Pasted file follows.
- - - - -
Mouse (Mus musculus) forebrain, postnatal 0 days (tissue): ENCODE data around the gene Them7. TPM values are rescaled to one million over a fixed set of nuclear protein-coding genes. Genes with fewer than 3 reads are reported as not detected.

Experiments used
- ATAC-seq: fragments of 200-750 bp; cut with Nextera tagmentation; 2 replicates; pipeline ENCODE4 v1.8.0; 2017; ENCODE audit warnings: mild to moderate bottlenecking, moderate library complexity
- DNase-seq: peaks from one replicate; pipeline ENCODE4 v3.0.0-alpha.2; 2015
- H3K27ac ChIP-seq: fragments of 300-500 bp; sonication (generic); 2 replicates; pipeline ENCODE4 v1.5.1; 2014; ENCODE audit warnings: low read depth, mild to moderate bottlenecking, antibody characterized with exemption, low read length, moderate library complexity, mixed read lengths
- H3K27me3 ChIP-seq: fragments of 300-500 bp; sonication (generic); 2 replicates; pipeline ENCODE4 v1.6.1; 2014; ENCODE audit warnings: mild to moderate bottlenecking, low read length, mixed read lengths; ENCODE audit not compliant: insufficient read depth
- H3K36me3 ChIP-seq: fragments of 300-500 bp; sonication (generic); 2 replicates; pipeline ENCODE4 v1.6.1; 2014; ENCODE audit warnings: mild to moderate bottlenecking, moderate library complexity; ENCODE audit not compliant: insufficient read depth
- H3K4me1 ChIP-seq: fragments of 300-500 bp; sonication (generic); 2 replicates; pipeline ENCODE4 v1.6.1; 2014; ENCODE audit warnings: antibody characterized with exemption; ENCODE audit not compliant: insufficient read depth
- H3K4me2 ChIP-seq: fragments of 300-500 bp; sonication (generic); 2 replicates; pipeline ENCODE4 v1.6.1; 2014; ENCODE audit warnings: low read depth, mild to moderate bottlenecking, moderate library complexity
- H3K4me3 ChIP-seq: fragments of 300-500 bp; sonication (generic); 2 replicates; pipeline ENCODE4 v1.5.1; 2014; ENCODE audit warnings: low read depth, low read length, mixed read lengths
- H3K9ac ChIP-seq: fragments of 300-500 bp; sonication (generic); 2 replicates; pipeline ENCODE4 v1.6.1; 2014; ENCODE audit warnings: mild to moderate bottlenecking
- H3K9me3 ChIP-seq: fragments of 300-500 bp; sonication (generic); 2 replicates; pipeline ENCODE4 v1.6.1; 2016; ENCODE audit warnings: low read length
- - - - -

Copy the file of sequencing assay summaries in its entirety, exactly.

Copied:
Mouse (Mus musculus) forebrain, postnatal 0 days (tissue): ENCODE data around the gene Them7. TPM values are rescaled to one million over a fixed set of nuclear protein-coding genes. Genes with fewer than 3 reads are reported as not detected.

Experiments used
- ATAC-seq: fragments of 200-750 bp; cut with Nextera tagmentation; 2 replicates; pipeline ENCODE4 v1.8.0; 2017; ENCODE audit warnings: mild to moderate bottlenecking, moderate library complexity
- DNase-seq: peaks from one replicate; pipeline ENCODE4 v3.0.0-alpha.2; 2015
- H3K27ac ChIP-seq: fragments of 300-500 bp; sonication (generic); 2 replicates; pipeline ENCODE4 v1.5.1; 2014; ENCODE audit warnings: low read depth, mild to moderate bottlenecking, antibody characterized with exemption, low read length, moderate library complexity, mixed read lengths
- H3K27me3 ChIP-seq: fragments of 300-500 bp; sonication (generic); 2 replicates; pipeline ENCODE4 v1.6.1; 2014; ENCODE audit warnings: mild to moderate bottlenecking, low read length, mixed read lengths; ENCODE audit not compliant: insufficient read depth
- H3K36me3 ChIP-seq: fragments of 300-500 bp; sonication (generic); 2 replicates; pipeline ENCODE4 v1.6.1; 2014; ENCODE audit warnings: mild to moderate bottlenecking, moderate library complexity; ENCODE audit not compliant: insufficient read depth
- H3K4me1 ChIP-seq: fragments of 300-500 bp; sonication (generic); 2 replicates; pipeline ENCODE4 v1.6.1; 2014; ENCODE audit warnings: antibody characterized with exemption; ENCODE audit not compliant: insufficient read depth
- H3K4me2 ChIP-seq: fragments of 300-500 bp; sonication (generic); 2 replicates; pipeline ENCODE4 v1.6.1; 2014; ENCODE audit warnings: low read depth, mild to moderate bottlenecking, moderate library complexity
- H3K4me3 ChIP-seq: fragments of 300-500 bp; sonication (generic); 2 replicates; pipeline ENCODE4 v1.5.1; 2014; ENCODE audit warnings: low read depth, low read length, mixed read lengths
- H3K9ac ChIP-seq: fragments of 300-500 bp; sonication (generic); 2 replicates; pipeline ENCODE4 v1.6.1; 2014; ENCODE audit warnings: mild to moderate bottlenecking
- H3K9me3 ChIP-seq: fragments of 300-500 bp; sonication (generic); 2 replicates; pipeline ENCODE4 v1.6.1; 2016; ENCODE audit warnings: low read length